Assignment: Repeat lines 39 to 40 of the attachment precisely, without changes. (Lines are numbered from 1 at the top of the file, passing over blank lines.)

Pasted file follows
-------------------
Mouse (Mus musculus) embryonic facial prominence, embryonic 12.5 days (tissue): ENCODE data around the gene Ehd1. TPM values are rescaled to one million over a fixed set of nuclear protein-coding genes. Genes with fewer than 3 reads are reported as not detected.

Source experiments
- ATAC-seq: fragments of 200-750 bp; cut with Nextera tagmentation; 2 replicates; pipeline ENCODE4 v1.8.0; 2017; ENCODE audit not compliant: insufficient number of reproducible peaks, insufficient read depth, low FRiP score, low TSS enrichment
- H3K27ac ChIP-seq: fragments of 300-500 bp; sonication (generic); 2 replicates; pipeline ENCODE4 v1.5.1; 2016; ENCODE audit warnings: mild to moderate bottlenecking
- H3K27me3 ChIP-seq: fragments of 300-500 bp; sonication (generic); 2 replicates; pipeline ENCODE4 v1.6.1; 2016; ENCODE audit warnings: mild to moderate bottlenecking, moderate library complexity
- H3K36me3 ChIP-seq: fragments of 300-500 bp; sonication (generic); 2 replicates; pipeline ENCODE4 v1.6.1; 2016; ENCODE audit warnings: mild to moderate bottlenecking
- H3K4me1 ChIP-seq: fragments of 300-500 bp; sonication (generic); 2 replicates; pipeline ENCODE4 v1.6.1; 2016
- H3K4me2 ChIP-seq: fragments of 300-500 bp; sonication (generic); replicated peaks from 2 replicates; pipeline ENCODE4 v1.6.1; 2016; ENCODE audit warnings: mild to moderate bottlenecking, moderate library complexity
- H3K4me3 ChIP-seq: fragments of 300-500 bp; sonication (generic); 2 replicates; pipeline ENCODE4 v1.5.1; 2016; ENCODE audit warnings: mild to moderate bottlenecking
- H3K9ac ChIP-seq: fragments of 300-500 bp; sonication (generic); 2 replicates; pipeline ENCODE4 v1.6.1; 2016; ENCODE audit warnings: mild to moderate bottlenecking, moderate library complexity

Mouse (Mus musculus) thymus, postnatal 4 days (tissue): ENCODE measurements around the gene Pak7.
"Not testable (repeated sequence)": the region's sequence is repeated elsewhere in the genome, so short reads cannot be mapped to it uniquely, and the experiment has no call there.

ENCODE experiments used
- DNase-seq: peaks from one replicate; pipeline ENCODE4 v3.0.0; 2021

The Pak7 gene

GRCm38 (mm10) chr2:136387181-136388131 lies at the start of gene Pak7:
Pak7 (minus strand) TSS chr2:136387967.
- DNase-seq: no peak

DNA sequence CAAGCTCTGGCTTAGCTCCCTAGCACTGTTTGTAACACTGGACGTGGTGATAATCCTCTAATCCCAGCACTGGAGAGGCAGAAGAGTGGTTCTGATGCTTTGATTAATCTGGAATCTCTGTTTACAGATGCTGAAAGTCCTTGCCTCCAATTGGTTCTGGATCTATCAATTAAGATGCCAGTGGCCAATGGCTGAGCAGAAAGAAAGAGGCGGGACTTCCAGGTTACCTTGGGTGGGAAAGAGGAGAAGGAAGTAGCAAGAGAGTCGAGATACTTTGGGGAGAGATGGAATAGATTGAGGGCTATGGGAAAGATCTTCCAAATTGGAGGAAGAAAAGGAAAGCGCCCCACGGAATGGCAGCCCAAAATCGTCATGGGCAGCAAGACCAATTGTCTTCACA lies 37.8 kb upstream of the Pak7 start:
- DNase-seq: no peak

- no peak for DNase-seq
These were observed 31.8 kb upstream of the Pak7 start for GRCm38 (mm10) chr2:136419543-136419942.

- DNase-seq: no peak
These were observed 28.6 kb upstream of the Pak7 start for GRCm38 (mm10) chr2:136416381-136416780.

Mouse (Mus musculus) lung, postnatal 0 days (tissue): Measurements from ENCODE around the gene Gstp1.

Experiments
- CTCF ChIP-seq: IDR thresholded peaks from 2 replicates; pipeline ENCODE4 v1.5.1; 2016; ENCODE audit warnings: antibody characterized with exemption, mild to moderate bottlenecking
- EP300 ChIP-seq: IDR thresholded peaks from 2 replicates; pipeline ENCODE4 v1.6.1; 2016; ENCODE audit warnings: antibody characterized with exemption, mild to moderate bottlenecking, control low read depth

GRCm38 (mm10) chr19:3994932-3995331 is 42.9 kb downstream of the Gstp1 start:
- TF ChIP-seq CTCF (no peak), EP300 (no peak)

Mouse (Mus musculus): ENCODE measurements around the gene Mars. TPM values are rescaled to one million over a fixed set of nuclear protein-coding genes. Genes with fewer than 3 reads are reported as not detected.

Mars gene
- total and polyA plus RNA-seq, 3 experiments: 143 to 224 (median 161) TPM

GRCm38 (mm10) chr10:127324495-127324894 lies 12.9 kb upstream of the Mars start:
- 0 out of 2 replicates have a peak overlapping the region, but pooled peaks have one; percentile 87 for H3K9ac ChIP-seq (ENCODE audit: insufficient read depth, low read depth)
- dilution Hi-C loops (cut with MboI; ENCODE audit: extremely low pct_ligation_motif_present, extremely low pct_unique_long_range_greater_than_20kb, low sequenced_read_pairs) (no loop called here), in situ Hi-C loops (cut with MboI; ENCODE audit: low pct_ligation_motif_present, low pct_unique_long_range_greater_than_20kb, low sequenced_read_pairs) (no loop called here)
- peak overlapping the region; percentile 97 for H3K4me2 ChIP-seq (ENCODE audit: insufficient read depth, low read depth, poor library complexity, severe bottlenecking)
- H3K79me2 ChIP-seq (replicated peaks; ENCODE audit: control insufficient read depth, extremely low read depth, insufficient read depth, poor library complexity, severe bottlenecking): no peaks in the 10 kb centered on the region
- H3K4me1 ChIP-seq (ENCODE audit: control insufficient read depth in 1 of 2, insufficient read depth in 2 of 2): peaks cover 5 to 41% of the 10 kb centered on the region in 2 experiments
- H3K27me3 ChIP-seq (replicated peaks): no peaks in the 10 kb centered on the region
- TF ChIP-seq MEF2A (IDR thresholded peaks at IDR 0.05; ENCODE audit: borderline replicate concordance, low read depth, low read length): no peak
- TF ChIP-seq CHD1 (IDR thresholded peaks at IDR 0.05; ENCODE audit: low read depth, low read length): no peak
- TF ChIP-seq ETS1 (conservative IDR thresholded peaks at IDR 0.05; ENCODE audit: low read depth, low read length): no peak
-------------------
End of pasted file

- H3K4me1 ChIP-seq (ENCODE audit: control insufficient read depth in 1 of 2, insufficient read depth in 2 of 2): peaks cover 5 to 41% of the 10 kb centered on the region in 2 experiments
- H3K27me3 ChIP-seq (replicated peaks): no peaks in the 10 kb centered on the region